Monday, September 23, 2019

MOVIE REVIEWS: NIGHTCRAWLER

October 31, 2014 by · Leave a Comment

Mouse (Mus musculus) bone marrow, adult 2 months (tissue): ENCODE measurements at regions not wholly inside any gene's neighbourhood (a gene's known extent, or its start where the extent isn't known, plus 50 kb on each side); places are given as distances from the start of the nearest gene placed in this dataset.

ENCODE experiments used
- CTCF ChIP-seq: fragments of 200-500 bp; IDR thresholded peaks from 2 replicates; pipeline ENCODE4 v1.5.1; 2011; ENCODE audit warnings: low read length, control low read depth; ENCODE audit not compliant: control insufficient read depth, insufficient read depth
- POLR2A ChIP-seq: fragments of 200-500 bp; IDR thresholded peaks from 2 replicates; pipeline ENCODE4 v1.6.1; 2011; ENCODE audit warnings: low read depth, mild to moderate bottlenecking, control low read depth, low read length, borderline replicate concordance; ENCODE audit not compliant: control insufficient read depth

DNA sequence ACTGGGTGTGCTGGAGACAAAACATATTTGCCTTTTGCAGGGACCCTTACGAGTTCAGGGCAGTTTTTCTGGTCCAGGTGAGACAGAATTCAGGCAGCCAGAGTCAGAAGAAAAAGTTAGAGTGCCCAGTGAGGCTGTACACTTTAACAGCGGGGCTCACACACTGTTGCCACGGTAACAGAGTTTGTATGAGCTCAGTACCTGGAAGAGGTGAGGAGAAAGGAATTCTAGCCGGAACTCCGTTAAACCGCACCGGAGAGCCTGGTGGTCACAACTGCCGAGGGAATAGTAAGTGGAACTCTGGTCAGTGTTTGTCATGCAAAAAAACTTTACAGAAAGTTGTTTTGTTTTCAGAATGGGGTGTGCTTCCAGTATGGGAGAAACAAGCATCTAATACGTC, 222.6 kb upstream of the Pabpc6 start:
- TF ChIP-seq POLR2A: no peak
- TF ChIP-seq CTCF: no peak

Nightcrawler, say the critics, comes across as both a takedown of the sensationalistic, ratings-at-any-price TV news media and a compelling thriller. It’s getting terrific reviews, with the work of the writers, director, editor and stars receiving high praise. Several critics compare Jake Gyllenhaal’s performance as an amoral freelance TV cameraman with those of Robert DeNiro in Taxi Driver and The King of Comedy. Rafer Guzmán in Newsday describes the movie as "Taxi Driver meets Network" and remarks that if it "sometimes feels like a sledgehammer … it hits every nail dead-on." Gyllenhaal’s character, Lou, writes Joe Morgenstern in the Wall Street Journal "is as scary, in his smooth-talking way, as Robert DeNiro’s Travis Bickle was in Taxi Driver. But Mr. Gyllenhaal’s startling portrayal is far from the only distinction in this impeccably crafted feature film." Gyllenhaal has said that he lost 30 pounds for the role, and Peter Howell in the Toronto Star remarks, "He creates a figure so removed from common morality, it’s as if some of that lost poundage leaked out of his soul." Kenneth Turan in the Los Angeles Times calls it "pulp with a purpose," adding that it’s a "melodrama grounded in a disturbing reality, an extreme scenario that is troubling because it cuts close to the bone." On the directorial debut of Dan Gilroy, Mick LaSalle writes in the San Francisco Chronicle: "There are moments that are too macabre and outlandish, but Gilroy steers the movie just this side of farce, just this side of Chayefsky, and keeps it all within a realistic framework. At times watching, you might wonder how he’ll keep the story going, how he’ll top himself. But he does." On the other hand, A.O. Scott in the New York Times is unimpressed. Referring to Gyllenhaal’s character, he comments, "A creepy disposition does not an antihero make, and Nightcrawler never attains anywhere near the gravity or the impact of Taxi Driver and The King of Comedy. Its message — that the news media feeds a morbid fascination with atrocity — is hardly implausible, but the target is more than a little shopworn, and the stance of queasy outrage feels secondhand, not to say a bit hypocritical." And Rex Reed, in the New York Observer, while remarking that "Gyllenhaal is a thrill to watch," nevertheless concludes that "Despite a worthy premise and a lot of solid work by a memorable cast, Nightcrawler does not hold up convincingly under close scrutiny."